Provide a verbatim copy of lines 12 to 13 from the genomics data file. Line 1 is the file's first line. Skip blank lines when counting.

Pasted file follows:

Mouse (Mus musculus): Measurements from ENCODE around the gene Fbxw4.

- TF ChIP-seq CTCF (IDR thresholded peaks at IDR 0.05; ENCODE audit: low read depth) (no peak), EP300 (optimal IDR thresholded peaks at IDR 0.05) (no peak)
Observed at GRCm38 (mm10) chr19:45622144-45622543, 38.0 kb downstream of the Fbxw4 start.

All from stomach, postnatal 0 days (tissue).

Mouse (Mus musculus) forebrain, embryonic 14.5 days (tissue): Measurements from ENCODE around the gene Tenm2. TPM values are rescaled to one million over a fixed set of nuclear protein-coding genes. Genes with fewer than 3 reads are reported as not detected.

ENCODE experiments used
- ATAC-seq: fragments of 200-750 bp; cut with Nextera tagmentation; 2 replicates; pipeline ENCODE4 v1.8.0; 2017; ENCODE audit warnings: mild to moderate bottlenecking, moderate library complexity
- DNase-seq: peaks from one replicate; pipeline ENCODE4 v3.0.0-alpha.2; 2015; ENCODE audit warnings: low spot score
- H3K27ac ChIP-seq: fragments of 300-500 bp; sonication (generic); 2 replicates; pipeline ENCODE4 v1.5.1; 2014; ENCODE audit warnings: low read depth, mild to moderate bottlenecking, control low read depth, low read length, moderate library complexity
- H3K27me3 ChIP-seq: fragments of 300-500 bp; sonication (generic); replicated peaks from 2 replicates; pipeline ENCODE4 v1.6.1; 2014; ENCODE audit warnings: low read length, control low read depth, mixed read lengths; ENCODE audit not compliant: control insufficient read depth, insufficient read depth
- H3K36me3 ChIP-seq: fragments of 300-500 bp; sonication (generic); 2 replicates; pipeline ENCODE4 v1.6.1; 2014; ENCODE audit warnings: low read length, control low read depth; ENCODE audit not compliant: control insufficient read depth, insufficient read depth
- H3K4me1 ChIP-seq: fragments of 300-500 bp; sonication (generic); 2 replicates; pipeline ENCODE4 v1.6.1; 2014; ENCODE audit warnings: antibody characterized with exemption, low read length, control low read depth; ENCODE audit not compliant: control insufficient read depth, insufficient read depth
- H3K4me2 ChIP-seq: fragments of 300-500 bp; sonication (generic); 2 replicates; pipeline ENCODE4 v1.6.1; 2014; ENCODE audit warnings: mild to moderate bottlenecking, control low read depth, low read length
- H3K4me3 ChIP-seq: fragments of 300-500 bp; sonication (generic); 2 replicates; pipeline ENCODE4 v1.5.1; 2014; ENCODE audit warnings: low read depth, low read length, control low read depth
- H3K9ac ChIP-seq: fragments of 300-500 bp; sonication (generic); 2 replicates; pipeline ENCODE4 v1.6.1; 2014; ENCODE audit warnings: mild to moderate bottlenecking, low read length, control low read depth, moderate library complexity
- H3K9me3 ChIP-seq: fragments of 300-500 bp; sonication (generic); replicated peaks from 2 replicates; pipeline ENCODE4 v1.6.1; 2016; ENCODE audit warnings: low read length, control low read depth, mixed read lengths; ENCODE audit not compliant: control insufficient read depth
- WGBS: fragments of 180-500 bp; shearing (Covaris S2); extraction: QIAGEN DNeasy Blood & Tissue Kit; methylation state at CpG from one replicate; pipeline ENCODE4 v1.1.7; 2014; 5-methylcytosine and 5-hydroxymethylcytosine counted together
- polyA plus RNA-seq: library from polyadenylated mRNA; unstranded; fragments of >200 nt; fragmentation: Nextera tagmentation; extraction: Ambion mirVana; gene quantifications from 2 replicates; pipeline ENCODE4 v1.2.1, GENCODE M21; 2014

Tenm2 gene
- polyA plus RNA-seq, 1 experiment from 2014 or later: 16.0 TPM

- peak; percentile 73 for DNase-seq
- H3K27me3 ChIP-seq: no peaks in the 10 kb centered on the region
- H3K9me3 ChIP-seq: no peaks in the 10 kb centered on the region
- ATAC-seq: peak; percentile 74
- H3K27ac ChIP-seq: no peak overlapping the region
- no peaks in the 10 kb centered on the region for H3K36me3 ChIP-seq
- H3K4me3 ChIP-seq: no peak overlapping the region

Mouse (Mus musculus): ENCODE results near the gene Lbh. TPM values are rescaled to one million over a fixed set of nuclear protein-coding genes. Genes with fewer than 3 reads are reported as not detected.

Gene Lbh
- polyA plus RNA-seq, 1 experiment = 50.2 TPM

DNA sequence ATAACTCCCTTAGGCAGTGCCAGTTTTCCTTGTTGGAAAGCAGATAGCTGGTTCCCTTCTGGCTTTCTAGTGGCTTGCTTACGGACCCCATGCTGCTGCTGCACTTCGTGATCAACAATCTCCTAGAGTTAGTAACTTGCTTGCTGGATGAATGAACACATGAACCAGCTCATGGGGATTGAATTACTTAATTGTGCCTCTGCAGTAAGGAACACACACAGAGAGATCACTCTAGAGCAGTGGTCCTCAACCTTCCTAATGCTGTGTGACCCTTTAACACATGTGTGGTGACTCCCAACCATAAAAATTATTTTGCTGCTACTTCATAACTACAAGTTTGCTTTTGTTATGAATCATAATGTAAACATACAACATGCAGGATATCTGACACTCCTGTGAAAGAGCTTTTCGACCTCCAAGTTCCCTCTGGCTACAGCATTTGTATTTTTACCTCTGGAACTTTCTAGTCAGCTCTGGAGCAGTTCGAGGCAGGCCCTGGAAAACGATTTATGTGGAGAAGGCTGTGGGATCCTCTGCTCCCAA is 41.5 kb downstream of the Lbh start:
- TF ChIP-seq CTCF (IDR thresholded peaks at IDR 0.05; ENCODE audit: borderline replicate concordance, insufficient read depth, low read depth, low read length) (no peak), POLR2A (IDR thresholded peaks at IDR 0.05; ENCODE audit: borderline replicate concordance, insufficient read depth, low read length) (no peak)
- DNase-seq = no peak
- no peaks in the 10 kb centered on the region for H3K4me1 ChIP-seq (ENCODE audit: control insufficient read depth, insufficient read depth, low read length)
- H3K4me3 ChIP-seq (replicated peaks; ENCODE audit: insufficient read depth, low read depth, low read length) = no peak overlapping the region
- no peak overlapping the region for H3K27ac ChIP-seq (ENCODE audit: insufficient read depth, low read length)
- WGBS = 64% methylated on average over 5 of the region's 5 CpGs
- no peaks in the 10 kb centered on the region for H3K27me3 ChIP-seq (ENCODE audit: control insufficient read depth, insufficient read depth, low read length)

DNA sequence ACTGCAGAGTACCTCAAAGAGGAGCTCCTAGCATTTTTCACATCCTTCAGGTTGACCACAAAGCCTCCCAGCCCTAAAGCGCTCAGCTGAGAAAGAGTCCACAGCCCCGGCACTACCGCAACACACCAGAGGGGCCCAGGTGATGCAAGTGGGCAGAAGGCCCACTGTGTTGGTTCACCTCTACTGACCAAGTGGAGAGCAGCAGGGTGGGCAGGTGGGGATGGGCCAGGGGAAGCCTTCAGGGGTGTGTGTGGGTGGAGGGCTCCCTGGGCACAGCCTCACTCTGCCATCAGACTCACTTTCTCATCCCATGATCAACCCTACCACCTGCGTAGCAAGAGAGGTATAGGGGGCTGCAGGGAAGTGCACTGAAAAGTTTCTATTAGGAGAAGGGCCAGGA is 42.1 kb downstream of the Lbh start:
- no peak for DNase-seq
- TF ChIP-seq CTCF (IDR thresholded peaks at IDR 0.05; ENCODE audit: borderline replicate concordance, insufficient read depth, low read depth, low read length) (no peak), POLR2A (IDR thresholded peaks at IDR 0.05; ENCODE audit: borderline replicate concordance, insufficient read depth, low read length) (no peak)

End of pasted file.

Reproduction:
- H3K4me1 ChIP-seq: fragments of 300-500 bp; sonication (generic); 2 replicates; pipeline ENCODE4 v1.6.1; 2014; ENCODE audit warnings: antibody characterized with exemption, low read length, control low read depth; ENCODE audit not compliant: control insufficient read depth, insufficient read depth
- H3K4me2 ChIP-seq: fragments of 300-500 bp; sonication (generic); 2 replicates; pipeline ENCODE4 v1.6.1; 2014; ENCODE audit warnings: mild to moderate bottlenecking, control low read depth, low read length